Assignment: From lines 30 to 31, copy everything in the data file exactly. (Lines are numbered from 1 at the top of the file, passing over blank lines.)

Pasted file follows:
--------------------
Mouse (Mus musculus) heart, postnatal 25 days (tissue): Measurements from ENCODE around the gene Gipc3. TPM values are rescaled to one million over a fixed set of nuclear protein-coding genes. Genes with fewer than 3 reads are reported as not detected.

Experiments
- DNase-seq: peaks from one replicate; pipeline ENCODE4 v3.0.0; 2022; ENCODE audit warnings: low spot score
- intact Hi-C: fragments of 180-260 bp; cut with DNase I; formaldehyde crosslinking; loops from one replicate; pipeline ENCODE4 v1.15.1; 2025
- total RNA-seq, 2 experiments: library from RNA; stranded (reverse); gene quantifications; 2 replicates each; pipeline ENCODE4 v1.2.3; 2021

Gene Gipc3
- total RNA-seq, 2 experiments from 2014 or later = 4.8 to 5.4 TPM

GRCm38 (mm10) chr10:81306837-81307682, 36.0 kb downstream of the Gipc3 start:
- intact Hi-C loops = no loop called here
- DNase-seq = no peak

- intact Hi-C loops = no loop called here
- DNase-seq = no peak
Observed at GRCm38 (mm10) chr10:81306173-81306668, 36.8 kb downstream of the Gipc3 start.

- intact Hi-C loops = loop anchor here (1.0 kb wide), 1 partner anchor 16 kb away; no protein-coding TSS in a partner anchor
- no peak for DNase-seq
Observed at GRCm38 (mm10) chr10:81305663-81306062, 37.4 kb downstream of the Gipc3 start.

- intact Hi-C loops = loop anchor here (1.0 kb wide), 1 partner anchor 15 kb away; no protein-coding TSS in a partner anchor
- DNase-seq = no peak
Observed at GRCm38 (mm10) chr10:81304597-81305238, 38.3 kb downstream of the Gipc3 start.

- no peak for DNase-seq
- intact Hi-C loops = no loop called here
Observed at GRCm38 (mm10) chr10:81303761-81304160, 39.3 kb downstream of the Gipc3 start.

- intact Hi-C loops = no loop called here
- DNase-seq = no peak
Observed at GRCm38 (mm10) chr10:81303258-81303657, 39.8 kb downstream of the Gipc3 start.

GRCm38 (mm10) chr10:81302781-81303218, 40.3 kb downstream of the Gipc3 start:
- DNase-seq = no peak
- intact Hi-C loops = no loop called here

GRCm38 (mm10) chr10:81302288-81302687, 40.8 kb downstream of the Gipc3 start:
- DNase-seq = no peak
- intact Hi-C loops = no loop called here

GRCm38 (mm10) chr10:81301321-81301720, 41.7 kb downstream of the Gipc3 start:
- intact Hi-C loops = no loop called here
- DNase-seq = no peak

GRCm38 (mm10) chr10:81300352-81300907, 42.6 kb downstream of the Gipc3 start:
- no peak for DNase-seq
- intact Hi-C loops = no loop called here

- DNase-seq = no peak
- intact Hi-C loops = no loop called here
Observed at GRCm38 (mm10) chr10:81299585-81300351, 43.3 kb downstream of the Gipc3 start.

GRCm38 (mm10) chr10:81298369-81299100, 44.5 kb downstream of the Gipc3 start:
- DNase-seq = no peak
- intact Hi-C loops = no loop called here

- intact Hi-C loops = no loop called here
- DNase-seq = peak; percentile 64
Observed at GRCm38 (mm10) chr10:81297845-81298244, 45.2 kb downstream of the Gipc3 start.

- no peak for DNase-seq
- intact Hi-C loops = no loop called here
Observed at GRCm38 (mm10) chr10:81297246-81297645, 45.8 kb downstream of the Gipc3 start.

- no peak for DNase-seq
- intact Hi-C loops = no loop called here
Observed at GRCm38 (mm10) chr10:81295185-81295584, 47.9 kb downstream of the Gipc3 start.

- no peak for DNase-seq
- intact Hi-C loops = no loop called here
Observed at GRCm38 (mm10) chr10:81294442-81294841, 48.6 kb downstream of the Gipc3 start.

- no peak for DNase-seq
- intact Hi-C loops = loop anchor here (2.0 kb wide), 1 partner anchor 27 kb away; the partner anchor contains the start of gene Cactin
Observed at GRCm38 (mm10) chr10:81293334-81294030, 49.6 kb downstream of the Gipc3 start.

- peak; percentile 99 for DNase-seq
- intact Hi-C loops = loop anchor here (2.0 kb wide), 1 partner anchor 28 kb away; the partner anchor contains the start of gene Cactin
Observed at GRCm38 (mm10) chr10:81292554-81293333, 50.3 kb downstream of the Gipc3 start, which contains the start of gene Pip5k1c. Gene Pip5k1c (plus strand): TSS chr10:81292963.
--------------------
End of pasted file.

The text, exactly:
- DNase-seq = no peak
- intact Hi-C loops = no loop called here